Red thread has been festering in turfgrass for some weeks now, but really blew up over the last few days. As long as there is plenty of moisture – light rain, heavy fogs, dew – and optimal temperatures (60ºF to- 75ºF) – the fungus that causes red thread, Laetisaria fuciformis, will tear up susceptible grasses.
Red thread attacks all cool-season turfgrass species, but prefers perennial ryegrass and some of the fine-leaved fescues. Disease is most severe in poorly maintained or low input turf stands. Low cutting height, drought stress, thatch and compaction, and low-fertility input, particularly nitrogen input, may all impact turf vigor, which can predispose grass to attack.
Generally, our first approach to red thread management in landscape turf is to increase the nitrogen input on the site. The addition of as little as a half pound of nitrogen per 1000 square feet can push the grass to grow faster then the fungus can blight leaves. Most certainly, if you have red thread now, a little shot of N will not hurt. Just be careful not to over stimulate the grass going into the summer. Moving forward, closely evaluate your overall program (how about a soil test?) and make the adjustments necessary to maximize turf health. But what if your management plan is good and you still have red thread?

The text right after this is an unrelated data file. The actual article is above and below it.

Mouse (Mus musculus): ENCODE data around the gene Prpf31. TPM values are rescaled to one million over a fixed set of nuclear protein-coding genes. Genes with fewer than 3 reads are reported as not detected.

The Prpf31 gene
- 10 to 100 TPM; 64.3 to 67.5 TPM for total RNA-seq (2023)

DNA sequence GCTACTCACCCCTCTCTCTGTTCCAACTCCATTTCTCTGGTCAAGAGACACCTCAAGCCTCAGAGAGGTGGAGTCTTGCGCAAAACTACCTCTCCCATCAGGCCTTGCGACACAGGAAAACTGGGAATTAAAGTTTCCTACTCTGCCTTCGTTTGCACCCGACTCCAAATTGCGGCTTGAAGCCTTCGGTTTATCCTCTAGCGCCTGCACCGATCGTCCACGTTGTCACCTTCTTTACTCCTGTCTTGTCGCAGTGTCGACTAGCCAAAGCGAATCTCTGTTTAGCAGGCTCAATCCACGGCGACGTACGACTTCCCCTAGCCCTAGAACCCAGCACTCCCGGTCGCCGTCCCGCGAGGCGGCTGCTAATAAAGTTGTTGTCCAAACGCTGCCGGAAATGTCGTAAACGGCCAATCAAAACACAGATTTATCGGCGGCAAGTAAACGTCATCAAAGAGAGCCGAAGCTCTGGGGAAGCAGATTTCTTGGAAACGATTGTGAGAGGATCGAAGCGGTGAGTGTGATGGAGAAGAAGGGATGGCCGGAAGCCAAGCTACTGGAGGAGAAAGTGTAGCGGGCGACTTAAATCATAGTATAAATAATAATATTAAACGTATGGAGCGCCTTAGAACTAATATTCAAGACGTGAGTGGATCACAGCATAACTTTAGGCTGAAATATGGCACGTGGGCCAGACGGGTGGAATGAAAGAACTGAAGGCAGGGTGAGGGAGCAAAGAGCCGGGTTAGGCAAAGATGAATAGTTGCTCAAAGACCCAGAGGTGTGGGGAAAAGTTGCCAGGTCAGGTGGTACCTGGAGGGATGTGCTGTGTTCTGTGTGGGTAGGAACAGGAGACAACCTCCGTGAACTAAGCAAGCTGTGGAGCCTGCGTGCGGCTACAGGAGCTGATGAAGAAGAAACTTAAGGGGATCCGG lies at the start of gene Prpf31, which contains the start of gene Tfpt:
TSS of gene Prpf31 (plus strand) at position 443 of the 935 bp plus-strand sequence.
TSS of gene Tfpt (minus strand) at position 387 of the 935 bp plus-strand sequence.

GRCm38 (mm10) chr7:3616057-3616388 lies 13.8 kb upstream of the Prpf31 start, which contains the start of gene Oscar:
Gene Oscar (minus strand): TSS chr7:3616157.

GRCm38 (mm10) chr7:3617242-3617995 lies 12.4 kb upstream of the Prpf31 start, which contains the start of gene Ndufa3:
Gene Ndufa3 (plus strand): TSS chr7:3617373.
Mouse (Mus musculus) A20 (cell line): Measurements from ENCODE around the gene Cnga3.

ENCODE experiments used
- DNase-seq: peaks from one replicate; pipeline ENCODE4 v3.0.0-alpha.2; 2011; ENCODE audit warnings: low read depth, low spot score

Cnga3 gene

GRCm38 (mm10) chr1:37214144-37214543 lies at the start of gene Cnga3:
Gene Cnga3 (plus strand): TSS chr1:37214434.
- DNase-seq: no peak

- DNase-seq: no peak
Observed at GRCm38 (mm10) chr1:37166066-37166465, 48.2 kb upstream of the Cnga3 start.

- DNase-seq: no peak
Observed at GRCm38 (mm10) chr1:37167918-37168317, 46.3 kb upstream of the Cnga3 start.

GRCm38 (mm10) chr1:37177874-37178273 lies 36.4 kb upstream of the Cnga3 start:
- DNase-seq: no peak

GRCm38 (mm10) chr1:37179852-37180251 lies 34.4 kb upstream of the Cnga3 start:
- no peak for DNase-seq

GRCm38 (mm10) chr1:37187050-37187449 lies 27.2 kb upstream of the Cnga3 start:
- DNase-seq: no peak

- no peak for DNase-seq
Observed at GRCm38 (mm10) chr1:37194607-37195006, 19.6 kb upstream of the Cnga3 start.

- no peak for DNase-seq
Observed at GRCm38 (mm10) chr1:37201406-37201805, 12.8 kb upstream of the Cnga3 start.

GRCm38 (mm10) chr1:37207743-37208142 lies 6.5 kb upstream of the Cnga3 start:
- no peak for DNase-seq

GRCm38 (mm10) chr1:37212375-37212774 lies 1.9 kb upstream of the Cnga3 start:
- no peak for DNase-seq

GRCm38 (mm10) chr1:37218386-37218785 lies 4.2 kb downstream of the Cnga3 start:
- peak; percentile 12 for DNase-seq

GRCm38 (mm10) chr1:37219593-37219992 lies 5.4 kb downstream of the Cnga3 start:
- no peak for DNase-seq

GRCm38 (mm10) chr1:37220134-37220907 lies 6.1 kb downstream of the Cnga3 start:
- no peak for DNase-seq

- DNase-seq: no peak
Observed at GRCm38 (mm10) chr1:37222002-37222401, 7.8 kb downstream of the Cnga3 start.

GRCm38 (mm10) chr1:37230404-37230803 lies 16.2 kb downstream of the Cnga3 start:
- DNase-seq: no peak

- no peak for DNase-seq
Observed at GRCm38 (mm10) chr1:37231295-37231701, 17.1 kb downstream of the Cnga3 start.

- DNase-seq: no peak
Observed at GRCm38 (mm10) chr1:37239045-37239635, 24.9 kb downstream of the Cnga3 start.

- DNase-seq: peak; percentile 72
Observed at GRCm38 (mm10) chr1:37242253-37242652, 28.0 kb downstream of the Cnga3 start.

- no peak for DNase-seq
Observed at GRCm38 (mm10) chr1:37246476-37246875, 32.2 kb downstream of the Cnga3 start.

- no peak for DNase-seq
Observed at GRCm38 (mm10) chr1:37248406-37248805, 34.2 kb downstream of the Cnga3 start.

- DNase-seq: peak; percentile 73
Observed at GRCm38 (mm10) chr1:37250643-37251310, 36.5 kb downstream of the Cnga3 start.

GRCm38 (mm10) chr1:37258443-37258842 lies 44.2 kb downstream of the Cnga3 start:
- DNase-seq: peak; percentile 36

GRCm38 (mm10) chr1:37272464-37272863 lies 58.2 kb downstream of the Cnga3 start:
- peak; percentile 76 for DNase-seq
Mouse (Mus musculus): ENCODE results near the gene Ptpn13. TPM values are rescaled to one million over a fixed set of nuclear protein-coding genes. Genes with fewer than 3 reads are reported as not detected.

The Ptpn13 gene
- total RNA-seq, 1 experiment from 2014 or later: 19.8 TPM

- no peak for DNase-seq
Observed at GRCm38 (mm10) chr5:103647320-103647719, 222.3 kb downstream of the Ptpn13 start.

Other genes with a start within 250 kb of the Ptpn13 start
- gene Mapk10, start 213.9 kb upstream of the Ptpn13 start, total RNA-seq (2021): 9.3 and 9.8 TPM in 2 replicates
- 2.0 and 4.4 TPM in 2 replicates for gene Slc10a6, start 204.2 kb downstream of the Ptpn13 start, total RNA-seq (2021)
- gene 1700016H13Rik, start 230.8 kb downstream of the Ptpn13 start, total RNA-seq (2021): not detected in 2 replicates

Of course, the fungus didn’t read the book, so do not be surprised to see the disease in well maintained swards. Even in these cases, bringing precision to your management program is essential to reducing the impact of this disease. Perhaps overseeding thin areas with an improved (and red thread resistant) ryegrass or a change in irrigation scheduling or raising your cutting height might do the trick?
If all else fails, however, there are many fungicide materials labeled for red thread that will provide adequate control. For those of you managing high-value landscape turf without access to spray rigs, be aware that there are several granular fungicides on the market that will work for this disease. In fact – and I do have some caveats about combination products – there are granular materials on fertilizer carriers, so if you need it, one can get a little disease protection right along with your shot of N.